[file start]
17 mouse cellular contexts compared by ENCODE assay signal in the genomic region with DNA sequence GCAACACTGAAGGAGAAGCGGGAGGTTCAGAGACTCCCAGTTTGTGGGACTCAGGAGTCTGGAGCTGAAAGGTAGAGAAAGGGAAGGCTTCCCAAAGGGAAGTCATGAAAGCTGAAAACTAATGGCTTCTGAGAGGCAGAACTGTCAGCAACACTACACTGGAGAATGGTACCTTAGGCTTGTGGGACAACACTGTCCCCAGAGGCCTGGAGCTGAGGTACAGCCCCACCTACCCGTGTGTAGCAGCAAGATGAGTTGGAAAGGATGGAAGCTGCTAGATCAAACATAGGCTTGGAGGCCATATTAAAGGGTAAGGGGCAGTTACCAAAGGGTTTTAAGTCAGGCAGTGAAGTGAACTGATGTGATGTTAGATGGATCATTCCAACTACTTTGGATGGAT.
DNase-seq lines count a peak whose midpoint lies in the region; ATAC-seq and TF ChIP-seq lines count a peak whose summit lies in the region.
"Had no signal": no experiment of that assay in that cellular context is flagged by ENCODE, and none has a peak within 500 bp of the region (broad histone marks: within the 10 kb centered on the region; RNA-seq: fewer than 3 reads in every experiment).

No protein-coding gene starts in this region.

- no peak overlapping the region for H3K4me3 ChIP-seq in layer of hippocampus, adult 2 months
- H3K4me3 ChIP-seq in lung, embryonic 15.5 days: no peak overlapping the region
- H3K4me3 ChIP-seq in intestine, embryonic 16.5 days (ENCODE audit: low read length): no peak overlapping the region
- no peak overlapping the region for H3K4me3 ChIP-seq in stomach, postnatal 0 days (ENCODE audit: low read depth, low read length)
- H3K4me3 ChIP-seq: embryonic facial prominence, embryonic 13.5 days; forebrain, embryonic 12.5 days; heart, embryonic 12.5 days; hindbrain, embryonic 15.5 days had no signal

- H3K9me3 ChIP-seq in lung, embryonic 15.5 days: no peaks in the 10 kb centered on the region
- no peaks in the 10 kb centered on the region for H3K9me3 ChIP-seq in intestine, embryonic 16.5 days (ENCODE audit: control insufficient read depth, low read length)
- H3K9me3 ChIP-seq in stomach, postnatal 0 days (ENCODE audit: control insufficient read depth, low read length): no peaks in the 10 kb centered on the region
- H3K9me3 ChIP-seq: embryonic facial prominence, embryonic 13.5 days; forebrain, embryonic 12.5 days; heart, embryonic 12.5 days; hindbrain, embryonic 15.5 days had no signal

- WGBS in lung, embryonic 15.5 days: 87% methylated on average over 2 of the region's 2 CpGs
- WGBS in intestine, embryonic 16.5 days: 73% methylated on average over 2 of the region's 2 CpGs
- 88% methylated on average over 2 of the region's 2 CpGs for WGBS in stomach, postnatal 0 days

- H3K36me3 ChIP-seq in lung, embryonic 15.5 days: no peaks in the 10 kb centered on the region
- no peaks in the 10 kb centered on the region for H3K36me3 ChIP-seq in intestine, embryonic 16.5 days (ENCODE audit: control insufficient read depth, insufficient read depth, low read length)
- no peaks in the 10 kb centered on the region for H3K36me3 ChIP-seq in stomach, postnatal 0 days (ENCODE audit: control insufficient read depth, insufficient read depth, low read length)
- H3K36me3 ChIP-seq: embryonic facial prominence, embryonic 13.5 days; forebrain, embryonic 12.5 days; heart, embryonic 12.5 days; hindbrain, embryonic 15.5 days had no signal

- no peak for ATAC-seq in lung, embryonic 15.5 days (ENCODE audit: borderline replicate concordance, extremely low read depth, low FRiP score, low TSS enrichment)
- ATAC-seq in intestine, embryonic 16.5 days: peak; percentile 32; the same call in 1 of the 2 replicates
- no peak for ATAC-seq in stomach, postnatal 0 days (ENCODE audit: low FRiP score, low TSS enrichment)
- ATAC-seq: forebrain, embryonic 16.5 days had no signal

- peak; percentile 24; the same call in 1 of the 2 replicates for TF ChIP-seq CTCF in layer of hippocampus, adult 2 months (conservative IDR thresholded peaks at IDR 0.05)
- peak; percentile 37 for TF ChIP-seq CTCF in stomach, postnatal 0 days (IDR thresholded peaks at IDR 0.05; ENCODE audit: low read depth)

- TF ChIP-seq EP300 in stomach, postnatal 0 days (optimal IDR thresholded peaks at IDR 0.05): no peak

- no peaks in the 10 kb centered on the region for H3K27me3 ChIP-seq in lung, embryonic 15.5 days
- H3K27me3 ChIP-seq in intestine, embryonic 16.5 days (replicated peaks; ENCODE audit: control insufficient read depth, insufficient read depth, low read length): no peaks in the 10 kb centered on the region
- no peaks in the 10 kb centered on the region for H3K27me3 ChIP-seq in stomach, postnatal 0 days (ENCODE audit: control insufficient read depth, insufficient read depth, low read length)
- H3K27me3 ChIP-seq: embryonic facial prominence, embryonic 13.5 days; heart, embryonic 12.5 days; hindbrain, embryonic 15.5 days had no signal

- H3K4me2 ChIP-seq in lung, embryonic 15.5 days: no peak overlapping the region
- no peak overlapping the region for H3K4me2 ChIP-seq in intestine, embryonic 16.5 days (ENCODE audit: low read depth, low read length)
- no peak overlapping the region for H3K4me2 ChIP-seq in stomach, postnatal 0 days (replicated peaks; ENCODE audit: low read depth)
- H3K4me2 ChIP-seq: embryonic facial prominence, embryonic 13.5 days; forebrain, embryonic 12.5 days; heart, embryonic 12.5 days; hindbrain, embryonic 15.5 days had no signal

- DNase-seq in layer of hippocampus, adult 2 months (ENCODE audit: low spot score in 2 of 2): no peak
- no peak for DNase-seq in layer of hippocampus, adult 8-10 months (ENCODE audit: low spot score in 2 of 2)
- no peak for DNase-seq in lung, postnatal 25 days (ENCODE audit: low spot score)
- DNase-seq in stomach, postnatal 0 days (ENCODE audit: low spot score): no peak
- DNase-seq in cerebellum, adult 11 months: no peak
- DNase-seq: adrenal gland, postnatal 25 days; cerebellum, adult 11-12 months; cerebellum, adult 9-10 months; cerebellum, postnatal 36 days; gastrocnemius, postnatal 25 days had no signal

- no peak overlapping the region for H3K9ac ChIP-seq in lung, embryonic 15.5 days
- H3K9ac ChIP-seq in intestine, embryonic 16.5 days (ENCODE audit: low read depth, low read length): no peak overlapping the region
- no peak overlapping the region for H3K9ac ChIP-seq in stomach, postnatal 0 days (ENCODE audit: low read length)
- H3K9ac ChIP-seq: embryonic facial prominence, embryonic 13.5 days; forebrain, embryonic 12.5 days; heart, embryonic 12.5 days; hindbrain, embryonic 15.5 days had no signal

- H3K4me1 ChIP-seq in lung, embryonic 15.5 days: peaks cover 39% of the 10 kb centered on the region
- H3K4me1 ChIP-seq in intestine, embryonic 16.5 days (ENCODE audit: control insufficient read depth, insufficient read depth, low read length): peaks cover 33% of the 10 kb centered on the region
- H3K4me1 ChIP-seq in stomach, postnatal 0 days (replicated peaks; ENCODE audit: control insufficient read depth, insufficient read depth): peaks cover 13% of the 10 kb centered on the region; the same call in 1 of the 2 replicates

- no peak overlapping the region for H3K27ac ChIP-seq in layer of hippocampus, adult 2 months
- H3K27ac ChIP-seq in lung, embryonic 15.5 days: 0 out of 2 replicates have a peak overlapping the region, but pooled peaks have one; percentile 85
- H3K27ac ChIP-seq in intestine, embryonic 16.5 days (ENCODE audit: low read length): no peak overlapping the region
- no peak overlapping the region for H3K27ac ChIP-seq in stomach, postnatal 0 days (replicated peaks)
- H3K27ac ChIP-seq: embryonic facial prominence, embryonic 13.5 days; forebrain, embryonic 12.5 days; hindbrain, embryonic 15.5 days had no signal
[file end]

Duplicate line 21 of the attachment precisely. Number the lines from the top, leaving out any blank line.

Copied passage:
- no peak for ATAC-seq in lung, embryonic 15.5 days (ENCODE audit: borderline replicate concordance, extremely low read depth, low FRiP score, low TSS enrichment)